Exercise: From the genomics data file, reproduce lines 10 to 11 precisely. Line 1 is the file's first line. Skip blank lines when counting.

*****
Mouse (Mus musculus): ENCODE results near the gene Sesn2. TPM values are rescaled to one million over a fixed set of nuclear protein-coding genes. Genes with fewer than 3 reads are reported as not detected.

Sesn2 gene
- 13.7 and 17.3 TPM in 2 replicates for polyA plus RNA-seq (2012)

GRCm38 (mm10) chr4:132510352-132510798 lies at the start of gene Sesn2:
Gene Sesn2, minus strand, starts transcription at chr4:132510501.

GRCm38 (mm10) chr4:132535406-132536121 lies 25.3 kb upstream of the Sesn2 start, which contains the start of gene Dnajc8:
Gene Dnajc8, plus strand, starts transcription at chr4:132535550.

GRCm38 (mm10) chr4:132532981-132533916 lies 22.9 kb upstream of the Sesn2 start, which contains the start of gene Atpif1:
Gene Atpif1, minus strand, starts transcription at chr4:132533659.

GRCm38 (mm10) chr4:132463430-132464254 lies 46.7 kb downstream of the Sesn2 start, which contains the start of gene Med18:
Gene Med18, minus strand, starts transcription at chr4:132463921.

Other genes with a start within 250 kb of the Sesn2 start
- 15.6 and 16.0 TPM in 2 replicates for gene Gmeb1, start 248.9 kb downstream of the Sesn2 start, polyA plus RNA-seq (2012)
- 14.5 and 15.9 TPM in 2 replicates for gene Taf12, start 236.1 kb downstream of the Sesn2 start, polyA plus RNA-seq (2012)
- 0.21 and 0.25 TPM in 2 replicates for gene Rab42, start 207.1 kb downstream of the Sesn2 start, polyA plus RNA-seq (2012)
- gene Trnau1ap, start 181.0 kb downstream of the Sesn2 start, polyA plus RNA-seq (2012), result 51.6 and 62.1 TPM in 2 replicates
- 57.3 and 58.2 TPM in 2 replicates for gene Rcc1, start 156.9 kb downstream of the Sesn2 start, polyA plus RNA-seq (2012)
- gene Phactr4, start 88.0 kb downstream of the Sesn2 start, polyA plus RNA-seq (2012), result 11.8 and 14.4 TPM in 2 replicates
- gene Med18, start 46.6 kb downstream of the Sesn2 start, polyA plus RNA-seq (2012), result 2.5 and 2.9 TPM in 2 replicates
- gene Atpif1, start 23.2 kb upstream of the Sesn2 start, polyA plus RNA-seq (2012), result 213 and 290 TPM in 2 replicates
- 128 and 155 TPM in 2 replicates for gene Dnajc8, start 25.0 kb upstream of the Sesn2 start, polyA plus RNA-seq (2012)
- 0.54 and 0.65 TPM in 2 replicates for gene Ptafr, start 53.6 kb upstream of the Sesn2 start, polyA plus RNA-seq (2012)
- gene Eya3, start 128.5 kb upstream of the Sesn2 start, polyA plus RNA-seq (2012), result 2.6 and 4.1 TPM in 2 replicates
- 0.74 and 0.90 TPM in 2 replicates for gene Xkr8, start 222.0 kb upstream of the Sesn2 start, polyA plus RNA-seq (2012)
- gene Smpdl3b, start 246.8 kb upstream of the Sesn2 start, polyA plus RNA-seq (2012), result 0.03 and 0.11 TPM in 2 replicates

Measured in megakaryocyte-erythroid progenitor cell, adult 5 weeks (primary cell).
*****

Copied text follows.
GRCm38 (mm10) chr4:132463430-132464254 lies 46.7 kb downstream of the Sesn2 start, which contains the start of gene Med18:
Gene Med18, minus strand, starts transcription at chr4:132463921.